Each week Elma and I give you 5 opinionated but culturally relevant choices, based on our experience of curating smart sticky stuff for Ovation, Trio, Bravo, A&E, Sundance, Fuse, and others.
Jake Gyllenhall’s Southpaw goes wide this weekend after a very strong performance in limited release.
Gyllenhall has always had a strong indie streak — after all, he and sister Maggie started out together in Donnie Darko. But his career would have been very different if not for a handful of near-misses. If Gyllenhall had replaced Tobey Maguire in Spiderman 2; if Prince of Persia hadn’t flopped; if Gyllenhall had landed the lead in Batman Returns, would he be stretching himself from Nightcrawler to Southpaw?
Down, out, victim of our own mistakes – sometimes all of us feel cut and bruised. Stories of redemption have such a strong appeal that they often find an audience even when they get a little corny.
In sports, eventual failure is inevitable. But in boxing it’s as raw as meat.
The reviews seem to indicate that Southpaw is like many of Gyllenhall’s movies – a flawed endeavor that teeters on the edge but is saved by his virtuoso central performance.
We like movies like that – the added layer of tension makes the final reward so much sweeter.
Also in theaters this weekend is Listen To Me Marlon, a documentary profile of Marlon Brando. No talking heads. The actor speaks to us from beyond the grave in private tape recordings he made for himself, along with zillions of great film clips.
Can’t wait to see it. Brando himself always seemed in need of redemption. Self-indulgences and bad choices led to repeated falls from grace. And he redeemed himself again and again with spectacular comebacks.
Already a star from his performances in The Wild One and A Streetcar Named Desire, On The Waterfront won Brando his first Oscar.
Part of the Brando mystique is that he uttered more iconic lines (“Stellllaaaaa!”) than any other actor, ever. Waterfront gave us his second – “I coulda’ been a contenda.”
Many of Clint Eastwood’s later films have been concerned with redemption, often overlaid with themes of justice and revenge. The result is a moral tension that hooks us, even though the movies leave us flip-flopping like a fish in a boat.
At the time Gran Torino came out, we found it hard to admit how much we liked the movie, with its strains of “Not my America.” Part of the attraction was that Eastwood’s Korean vet character — the cigarettes and beer, the iconic car, the untreated cough — reminded us so powerfully of Midwestern men we’ve known. Every time the lighter came out, it triggered a Proustian moment – the sharp oily smell of lighter fluid subbing for madeleines.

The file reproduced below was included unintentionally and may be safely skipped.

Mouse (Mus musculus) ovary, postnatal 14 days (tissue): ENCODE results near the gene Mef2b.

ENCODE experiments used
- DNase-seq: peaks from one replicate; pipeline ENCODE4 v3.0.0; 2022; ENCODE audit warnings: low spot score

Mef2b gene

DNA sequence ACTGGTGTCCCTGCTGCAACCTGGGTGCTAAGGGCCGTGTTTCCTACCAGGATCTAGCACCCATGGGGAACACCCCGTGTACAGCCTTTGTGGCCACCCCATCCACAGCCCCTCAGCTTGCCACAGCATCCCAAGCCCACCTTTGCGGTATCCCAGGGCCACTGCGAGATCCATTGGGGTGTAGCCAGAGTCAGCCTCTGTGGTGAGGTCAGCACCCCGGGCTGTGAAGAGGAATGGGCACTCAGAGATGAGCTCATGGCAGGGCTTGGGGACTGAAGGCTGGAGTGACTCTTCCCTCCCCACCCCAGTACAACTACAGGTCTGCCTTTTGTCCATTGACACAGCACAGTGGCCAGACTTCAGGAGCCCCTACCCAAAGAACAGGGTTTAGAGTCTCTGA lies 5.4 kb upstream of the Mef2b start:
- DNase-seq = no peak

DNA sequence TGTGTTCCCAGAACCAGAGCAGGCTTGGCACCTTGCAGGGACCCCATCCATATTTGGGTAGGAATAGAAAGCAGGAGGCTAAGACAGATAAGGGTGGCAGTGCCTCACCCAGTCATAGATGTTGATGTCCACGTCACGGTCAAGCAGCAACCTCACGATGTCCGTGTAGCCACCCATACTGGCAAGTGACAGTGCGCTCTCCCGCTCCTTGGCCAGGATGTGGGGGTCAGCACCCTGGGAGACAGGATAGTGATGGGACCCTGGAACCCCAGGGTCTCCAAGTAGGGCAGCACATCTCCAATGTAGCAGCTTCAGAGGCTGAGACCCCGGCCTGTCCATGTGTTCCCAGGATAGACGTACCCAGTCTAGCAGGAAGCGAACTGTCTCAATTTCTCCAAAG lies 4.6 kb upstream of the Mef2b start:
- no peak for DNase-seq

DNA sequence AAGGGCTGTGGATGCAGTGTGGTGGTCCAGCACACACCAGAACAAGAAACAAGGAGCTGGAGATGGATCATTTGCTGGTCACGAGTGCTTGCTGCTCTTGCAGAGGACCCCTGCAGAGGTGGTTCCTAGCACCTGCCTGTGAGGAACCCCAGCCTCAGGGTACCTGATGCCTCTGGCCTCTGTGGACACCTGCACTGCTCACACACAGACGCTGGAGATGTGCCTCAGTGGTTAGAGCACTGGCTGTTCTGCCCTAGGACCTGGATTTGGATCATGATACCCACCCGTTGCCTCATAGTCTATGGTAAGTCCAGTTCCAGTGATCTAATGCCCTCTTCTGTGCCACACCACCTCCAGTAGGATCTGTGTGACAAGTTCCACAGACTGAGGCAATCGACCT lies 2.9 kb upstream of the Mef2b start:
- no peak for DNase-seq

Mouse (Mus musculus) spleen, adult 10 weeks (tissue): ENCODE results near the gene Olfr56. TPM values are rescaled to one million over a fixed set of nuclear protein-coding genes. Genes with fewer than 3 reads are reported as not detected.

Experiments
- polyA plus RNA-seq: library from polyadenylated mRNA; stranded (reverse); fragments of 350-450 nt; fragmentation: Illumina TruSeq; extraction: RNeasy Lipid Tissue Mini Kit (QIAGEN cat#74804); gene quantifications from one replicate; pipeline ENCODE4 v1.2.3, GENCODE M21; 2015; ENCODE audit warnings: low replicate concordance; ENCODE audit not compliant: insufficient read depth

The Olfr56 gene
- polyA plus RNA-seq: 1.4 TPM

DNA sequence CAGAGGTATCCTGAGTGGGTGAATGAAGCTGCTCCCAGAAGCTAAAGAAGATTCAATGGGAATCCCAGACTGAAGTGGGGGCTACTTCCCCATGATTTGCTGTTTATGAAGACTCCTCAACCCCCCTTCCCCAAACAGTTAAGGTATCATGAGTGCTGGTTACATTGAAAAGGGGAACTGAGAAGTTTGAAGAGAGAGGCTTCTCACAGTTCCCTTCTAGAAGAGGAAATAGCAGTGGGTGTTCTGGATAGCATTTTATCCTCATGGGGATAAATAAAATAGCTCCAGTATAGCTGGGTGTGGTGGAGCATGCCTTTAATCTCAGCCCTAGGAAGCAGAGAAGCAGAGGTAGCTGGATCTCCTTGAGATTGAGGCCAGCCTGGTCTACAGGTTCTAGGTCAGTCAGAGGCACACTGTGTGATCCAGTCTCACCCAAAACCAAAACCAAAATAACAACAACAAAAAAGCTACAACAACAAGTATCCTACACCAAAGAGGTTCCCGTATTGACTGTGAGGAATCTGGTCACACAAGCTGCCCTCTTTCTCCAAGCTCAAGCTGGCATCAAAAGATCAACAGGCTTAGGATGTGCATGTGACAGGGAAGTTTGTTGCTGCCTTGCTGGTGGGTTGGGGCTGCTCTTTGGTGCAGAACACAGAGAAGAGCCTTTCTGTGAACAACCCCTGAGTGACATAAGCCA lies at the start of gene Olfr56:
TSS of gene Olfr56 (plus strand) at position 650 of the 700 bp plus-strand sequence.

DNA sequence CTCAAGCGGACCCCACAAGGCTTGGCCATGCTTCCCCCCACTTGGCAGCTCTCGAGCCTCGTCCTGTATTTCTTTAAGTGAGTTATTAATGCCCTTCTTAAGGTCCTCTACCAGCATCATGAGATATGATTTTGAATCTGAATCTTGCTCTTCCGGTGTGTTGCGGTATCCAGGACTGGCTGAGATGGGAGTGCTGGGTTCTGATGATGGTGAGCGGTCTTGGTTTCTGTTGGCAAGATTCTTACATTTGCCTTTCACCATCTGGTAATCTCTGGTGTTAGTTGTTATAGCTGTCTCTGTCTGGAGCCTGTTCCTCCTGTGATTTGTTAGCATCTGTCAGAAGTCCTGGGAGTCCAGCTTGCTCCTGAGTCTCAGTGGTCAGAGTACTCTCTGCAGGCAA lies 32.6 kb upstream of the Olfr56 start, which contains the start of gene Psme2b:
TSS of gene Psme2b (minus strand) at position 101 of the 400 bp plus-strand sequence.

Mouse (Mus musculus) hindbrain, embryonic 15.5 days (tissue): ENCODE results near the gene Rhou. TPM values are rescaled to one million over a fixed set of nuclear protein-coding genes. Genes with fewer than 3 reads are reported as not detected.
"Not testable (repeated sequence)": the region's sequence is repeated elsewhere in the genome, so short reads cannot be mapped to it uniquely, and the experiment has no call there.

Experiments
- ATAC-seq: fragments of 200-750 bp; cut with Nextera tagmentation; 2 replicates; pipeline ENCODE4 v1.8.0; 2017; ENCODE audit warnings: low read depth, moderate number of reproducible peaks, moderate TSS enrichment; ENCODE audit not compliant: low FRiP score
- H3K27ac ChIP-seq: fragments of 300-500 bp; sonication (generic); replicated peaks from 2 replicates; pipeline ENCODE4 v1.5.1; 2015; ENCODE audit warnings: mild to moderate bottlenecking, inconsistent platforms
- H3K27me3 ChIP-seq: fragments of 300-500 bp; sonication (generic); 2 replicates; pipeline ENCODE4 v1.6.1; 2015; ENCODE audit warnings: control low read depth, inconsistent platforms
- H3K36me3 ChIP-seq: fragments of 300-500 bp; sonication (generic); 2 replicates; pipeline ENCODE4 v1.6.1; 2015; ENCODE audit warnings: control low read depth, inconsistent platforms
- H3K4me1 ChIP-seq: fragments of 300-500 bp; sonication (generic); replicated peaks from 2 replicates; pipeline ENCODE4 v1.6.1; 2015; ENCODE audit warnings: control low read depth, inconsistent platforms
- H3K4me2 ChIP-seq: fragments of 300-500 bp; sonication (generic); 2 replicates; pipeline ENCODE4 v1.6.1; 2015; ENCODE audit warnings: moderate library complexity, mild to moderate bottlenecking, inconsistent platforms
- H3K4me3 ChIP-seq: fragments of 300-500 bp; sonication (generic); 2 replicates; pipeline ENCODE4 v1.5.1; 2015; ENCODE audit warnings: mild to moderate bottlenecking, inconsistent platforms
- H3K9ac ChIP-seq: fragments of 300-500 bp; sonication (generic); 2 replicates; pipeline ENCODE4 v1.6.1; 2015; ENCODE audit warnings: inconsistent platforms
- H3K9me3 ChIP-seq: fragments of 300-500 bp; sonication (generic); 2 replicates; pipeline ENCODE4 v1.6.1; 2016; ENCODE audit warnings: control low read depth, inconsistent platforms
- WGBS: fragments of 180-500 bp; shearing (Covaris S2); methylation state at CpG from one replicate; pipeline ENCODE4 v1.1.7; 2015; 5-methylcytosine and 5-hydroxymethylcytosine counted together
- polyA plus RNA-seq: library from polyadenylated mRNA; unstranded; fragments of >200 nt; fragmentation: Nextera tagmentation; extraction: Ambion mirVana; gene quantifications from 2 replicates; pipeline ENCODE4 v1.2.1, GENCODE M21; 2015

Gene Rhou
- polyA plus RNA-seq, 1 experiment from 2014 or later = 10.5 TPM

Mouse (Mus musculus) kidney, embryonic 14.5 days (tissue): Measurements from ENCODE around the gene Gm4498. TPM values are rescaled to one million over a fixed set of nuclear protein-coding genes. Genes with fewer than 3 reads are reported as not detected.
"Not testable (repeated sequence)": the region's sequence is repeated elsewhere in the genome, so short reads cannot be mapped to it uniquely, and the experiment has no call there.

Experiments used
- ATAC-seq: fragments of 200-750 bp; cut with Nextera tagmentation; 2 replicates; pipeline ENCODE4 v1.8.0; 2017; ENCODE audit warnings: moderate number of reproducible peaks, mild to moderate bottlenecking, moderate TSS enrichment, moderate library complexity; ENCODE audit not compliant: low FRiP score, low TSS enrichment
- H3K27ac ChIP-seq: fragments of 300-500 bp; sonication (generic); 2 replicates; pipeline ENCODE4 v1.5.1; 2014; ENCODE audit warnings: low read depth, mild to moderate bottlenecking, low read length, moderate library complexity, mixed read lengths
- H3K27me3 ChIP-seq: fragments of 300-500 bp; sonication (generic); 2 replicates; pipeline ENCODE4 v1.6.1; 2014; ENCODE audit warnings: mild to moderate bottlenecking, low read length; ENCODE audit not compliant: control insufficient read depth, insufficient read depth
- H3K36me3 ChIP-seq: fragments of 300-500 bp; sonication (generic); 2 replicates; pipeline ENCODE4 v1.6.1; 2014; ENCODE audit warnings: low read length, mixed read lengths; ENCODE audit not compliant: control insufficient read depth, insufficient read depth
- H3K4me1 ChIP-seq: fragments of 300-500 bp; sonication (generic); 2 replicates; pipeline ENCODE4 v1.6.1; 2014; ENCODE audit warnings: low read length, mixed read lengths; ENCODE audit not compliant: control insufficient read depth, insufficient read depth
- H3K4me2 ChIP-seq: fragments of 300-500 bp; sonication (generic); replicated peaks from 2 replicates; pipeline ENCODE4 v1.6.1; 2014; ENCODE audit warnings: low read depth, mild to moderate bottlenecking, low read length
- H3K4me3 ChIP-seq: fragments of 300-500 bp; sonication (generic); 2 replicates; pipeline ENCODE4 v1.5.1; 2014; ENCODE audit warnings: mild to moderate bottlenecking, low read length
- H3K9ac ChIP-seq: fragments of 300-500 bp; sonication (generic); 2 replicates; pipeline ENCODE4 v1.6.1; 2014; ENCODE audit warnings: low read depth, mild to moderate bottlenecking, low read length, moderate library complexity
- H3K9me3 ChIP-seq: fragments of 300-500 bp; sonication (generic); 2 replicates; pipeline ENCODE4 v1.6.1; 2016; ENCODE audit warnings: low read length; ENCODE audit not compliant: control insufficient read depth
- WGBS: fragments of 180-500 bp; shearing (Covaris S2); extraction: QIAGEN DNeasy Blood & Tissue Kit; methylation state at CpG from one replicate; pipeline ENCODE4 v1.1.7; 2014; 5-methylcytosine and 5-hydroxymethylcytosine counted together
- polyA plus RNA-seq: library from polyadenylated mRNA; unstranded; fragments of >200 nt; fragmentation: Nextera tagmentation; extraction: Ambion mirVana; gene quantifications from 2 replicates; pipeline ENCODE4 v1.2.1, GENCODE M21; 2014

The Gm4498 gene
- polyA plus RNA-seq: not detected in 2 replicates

Eastwood’s movies aren’t so much about a fall and rise back to grace. They belong to a different class of late life redemption – cousin to Ikira and A Christmas Carol.
A strange inclusion here, because the core appeal of Robbie Coltrane’s character is that he is unredeemed. The highly posed photo above doesn’t do it justice. Coltrane’s Cracker is a mess.
One of the reasons the American knockoff failed so miserably was that they made the character an ex-smoker. This character has to smoke. And in contemporary America, if you smoke you are automatically in need of redemption, a fact that was not lost on the first season of True Detective.
But the reason we found Cracker so addictive was that the character’s lack of grace was in and of itself redemptive. The only reason he is so effective at battling evil is that he embraces his own evil and turns it redemption for brief moments before falling again.
Cracker was the godfather of all the deeply flawed and conflicted characters of TV’s new golden age. Despite how much we loved it, we haven’t watched it for years. Maybe August is the perfect time for a binge.
We were hesitant about including Shawshank here. Is it really about redemption?
But as we do our weekly research, we consult a variety of sources, and one of our favorites is the reviews on Amazon. We like them for their honesty and because they come from real people, not jaded media types like ourselves.
We also like to look at the bar chart of customer stars. Shawshank has the most amazingly top-heavy curve of any movie we’ve ever checked – 91% are five-star, 6% are four-star.
That’s incredible. And a lot of the Amazon reviewers think it’s the perfect movie. Which made us think that for pure enjoyment and uplift this is the one to watch on a summer weekend afternoon. Besides, Stephen King, put “redemption” in the title.
Even though, to our lights, Shawshank is actually about avoiding the need for redemption, by maintaining hope and integrity even in the grimmest of situations. Another reason to watch it again on a summer afternoon!
Redemption is grace, and grace cannot come without the fall.
A couple months ago we saw Do The Right Thing again, and were amazed by how uncannily relevant it was. Which made us want to return to Malcolm.
Spike is still one of our favorite filmmakers, and we keep thinking that he’s due for another Brando-esque career resurgence in the form of a couple new masterpieces. And we suspect that Malcolm X still has a lot to say about the current racial and political landscape.
High on our list for summer re-viewing. We’d forgotten that Spike himself plays Malcolm’s friend Shorty, based on Black Panther co-founder Bobby Seale.
One final note – Denzel made such a fantastic Malcolm that his image has almost supplanted the real man in our mind’s eye. But take a look at the images of the redeemed man himself.